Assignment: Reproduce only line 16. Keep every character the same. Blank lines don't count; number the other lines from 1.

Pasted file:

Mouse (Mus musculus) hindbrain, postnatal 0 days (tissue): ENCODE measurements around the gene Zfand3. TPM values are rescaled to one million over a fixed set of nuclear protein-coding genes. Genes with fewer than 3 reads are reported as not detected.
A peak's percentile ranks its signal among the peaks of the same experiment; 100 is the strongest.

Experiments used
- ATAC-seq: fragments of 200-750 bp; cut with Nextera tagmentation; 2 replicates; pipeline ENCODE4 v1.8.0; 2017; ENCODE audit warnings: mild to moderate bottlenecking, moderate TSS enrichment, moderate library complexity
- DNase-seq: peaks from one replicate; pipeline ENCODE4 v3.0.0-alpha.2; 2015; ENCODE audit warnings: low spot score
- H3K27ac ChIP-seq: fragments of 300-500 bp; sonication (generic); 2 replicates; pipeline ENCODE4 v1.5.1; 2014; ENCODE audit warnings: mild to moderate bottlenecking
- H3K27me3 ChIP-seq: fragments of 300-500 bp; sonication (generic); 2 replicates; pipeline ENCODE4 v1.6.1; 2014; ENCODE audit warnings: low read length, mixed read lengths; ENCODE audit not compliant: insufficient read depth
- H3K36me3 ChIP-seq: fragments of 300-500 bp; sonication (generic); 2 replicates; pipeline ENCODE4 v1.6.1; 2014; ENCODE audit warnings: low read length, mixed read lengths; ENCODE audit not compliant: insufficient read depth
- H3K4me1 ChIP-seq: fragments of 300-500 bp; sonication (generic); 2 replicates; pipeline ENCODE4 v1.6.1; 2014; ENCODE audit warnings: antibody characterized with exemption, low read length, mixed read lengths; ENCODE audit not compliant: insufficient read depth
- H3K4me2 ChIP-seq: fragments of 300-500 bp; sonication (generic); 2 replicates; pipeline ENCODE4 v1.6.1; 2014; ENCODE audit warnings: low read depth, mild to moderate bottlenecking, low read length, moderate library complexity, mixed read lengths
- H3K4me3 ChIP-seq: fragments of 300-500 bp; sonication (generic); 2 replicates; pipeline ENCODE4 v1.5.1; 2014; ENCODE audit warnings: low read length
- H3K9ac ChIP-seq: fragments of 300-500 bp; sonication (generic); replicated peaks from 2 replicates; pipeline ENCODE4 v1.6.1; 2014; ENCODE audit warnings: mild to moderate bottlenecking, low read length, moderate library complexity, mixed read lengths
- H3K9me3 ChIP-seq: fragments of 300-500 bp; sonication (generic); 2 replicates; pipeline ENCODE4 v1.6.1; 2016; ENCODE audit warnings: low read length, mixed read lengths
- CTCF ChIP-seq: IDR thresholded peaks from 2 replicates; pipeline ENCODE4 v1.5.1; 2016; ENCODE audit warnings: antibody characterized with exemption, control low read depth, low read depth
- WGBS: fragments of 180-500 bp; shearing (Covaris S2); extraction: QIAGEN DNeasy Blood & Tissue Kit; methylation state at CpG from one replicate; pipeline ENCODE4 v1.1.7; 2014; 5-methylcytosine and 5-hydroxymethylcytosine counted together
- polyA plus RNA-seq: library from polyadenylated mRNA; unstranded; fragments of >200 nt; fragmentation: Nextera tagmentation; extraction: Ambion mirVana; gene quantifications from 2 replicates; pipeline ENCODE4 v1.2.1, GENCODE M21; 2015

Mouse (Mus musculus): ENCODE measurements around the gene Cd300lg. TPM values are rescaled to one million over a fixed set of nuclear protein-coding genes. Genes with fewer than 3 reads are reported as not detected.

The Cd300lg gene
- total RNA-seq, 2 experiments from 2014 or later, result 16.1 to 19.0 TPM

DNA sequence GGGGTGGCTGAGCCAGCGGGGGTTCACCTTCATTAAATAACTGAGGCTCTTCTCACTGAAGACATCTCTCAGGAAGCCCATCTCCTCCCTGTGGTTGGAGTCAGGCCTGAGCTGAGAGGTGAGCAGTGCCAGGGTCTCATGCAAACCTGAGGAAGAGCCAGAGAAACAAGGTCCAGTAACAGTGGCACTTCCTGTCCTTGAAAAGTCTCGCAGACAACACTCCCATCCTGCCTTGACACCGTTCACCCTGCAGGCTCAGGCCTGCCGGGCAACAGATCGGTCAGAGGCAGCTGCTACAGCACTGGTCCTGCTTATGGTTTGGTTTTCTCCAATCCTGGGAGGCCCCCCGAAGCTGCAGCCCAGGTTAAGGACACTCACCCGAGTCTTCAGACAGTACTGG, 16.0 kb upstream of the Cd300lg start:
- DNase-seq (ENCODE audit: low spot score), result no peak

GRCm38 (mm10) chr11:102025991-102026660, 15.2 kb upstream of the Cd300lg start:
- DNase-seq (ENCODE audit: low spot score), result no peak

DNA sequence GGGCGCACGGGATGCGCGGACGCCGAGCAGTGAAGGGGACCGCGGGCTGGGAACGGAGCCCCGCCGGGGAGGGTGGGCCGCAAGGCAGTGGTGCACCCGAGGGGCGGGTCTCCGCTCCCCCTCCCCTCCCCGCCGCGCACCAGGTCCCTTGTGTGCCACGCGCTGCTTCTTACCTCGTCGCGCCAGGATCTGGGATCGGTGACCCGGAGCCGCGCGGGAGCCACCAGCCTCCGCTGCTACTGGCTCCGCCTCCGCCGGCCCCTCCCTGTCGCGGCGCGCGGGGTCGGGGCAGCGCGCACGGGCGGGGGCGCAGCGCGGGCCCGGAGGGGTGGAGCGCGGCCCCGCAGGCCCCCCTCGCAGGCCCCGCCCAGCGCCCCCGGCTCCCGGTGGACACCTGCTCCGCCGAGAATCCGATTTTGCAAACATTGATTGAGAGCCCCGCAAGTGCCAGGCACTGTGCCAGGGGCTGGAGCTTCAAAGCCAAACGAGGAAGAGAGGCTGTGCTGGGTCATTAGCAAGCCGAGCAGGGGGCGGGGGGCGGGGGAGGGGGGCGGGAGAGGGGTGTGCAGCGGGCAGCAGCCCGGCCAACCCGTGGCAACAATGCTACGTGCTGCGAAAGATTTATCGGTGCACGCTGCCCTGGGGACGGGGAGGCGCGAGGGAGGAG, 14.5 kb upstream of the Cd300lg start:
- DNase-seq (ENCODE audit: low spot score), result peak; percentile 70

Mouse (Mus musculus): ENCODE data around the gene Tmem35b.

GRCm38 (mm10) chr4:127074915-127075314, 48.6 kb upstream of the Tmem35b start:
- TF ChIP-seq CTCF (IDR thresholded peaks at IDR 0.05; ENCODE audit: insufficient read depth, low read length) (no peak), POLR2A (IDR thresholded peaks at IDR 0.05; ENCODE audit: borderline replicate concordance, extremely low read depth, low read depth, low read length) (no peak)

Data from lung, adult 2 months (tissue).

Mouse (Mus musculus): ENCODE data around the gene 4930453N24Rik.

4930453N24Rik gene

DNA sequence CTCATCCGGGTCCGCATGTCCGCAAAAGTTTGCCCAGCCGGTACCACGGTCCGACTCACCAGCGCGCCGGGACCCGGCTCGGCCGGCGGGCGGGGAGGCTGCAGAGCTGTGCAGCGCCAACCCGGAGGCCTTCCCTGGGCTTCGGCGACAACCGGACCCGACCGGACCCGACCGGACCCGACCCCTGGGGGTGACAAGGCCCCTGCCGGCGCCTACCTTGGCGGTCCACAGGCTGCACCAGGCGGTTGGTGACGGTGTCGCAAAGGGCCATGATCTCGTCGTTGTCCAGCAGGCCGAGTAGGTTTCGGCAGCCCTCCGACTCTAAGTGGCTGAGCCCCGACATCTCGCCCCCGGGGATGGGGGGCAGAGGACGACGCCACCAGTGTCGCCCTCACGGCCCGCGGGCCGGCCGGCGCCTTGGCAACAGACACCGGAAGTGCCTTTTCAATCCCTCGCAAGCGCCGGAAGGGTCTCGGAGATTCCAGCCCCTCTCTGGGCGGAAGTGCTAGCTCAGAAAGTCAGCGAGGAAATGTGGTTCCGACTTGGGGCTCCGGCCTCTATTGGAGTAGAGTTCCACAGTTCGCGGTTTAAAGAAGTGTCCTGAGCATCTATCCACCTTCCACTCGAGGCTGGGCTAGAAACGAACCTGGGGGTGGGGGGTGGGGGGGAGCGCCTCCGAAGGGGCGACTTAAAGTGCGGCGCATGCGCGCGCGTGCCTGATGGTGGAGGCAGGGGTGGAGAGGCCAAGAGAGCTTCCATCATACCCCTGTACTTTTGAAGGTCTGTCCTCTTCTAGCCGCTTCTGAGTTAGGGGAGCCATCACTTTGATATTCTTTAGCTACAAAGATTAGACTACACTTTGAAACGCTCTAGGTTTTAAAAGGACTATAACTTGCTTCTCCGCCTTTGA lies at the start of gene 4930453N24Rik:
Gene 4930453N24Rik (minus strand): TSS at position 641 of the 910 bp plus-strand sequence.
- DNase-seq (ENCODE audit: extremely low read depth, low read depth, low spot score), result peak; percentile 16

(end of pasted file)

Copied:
- polyA plus RNA-seq: library from polyadenylated mRNA; unstranded; fragments of >200 nt; fragmentation: Nextera tagmentation; extraction: Ambion mirVana; gene quantifications from 2 replicates; pipeline ENCODE4 v1.2.1, GENCODE M21; 2015